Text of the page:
Overview and Philosophy
Free the child’s potential, and you will transform (them) into the world.” -Maria Montessori
The environment for children from the ages of 33 months to six years is known as the Children’s House. The Children’s House is divided into four distinct areas:
Practical Life: Children’s learn how to care for themselves and the environment by participating in activities such as food preparation, sweeping, and sewing.
Sensorial Development: Children develop skills in classification, clarification, and comprehension of the the world that surrounds them. This is done with activities and materials designed to engage the senses.
Language: Children are introduced to the alphabet and associated sounds. Language lessons include writing, sentence structure, and story structure. Reading materials explore grammar and language mechnices.
Math: A rich variety of math materials are used in lessons. These materials not only introduce ideas, but are used time and again to introduce new concepts and reinforce mathematical thinking. Students participate in lessons that guide them from the concrete to the abstract.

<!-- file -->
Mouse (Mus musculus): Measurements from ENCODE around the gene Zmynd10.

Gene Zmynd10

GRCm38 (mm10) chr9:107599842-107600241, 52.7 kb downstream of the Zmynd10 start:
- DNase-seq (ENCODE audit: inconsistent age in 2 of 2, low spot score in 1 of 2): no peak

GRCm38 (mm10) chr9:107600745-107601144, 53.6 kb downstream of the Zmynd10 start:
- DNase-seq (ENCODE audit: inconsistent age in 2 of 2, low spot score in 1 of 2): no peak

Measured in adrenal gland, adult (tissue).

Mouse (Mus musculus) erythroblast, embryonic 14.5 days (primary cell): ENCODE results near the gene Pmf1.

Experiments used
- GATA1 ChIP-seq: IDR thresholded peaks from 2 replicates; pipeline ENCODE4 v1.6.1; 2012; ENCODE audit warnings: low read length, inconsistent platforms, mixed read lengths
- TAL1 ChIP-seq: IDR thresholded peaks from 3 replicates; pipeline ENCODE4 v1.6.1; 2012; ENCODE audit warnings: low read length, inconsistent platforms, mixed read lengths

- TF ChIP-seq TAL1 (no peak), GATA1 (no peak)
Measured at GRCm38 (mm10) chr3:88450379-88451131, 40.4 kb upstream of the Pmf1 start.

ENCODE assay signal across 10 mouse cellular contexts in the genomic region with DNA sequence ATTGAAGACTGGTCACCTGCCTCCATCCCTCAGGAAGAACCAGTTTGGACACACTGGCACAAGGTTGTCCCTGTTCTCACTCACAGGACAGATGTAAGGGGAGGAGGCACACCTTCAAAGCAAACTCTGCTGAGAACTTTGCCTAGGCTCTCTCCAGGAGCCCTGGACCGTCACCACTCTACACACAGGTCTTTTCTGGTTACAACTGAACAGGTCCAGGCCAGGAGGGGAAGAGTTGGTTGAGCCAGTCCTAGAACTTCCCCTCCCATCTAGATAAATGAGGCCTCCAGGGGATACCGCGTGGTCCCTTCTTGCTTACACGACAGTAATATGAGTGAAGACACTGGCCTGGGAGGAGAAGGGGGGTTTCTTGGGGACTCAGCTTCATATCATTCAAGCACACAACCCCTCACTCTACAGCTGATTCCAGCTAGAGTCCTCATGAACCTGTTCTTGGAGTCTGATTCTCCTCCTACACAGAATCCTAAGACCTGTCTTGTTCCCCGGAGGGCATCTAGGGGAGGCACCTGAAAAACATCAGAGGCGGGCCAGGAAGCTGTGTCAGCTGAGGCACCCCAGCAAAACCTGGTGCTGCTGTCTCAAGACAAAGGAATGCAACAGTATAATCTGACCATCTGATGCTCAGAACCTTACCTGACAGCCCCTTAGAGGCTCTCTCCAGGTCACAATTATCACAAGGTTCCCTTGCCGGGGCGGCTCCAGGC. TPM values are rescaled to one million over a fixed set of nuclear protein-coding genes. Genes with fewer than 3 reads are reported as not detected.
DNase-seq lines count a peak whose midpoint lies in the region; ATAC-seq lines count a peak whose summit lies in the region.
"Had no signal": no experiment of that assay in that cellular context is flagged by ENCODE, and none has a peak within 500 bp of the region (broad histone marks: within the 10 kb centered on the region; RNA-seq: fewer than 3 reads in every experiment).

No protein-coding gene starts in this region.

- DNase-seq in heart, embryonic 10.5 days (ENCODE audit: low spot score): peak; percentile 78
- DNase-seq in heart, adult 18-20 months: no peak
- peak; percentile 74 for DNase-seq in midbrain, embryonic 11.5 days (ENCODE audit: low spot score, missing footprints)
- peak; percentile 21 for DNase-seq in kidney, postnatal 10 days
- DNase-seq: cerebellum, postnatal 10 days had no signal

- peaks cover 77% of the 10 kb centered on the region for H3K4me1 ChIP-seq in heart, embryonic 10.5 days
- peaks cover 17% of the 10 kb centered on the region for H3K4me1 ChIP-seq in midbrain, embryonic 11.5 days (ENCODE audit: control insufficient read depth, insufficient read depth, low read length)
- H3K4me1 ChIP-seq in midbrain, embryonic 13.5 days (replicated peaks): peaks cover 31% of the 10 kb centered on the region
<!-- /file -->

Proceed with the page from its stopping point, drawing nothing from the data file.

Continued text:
Instruction occurs one-on-one, and in small groups. Montessori materials and lessons are intentionally organized in a logical, sequential nature and are designed to enable the child to master specific skills. Children will have the opportunity to practice, or repeat, a lesson as many times as they desire. Lead Teachers in the classroom are trained to use observation to determine when a child is developmentally ready for a new lesson or lesson series. While children are not in lessons, they are free to choose work from the from the well-defined, beautiful, and organized areas of the environment. This freedom to choose their work develops independence, self discipline, curiosity, concentration, accountability, and a sense of accomplishment.
Main Square Montessori recognizes that each child has an individual path of development, and lessons will be presented in a way that supports each child’s unique development and potential.